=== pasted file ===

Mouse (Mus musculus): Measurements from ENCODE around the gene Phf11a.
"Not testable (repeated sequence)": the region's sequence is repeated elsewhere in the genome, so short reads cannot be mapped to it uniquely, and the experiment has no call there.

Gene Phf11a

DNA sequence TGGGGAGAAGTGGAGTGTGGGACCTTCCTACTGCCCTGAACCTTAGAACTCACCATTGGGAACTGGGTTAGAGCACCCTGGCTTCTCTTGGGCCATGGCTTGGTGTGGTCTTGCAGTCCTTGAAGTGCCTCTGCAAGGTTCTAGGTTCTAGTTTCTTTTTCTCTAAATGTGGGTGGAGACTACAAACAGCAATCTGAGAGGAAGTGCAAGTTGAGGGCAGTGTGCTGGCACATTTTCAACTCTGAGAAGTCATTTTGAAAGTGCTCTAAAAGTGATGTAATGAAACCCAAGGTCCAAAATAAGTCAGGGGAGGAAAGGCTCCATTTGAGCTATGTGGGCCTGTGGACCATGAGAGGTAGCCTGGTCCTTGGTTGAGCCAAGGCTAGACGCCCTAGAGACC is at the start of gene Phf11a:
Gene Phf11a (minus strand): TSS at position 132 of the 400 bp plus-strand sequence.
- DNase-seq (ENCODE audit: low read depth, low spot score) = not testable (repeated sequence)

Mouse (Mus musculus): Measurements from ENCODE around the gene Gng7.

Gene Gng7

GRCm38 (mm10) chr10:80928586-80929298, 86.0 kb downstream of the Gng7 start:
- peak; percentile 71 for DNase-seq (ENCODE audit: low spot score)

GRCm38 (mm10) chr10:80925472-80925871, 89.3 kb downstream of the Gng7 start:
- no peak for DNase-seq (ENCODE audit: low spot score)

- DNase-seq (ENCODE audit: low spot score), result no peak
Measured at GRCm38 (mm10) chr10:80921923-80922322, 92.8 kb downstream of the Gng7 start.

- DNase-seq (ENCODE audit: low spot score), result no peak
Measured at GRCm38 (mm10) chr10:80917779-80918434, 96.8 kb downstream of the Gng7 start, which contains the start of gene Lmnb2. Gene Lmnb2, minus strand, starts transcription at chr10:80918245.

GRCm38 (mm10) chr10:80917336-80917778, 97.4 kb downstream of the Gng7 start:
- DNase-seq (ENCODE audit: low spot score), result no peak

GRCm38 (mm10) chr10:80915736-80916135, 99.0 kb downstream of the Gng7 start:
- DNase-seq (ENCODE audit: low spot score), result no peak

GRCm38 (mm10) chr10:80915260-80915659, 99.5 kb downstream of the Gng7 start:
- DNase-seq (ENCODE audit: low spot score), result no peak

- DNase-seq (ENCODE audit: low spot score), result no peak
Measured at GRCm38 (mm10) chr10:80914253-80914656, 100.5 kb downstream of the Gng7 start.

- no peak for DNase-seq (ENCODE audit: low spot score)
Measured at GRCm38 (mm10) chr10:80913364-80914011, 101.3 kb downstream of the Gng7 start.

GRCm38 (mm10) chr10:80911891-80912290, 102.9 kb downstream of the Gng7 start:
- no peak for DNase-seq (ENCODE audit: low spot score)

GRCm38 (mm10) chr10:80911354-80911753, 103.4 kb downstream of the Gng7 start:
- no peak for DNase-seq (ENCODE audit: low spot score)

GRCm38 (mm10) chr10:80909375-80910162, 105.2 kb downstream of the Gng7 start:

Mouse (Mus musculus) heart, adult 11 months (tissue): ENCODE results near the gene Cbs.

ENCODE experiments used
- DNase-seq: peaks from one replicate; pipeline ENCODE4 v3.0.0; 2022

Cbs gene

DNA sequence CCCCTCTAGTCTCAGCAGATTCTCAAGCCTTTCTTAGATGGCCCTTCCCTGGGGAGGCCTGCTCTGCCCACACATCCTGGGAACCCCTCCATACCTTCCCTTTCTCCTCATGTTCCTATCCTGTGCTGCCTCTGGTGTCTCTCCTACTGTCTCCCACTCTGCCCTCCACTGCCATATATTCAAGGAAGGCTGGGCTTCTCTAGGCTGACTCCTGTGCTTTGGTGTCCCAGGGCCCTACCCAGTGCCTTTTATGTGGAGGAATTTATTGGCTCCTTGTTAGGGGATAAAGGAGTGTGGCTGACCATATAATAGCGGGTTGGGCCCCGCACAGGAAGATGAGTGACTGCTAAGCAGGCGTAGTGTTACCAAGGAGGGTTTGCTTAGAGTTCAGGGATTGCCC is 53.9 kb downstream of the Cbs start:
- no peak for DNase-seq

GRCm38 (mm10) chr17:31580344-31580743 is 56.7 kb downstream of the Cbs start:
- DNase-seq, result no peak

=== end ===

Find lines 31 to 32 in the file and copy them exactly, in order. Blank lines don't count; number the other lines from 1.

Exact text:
GRCm38 (mm10) chr10:80909375-80910162, 105.2 kb downstream of the Gng7 start:

Mouse (Mus musculus) heart, adult 11 months (tissue): ENCODE results near the gene Cbs.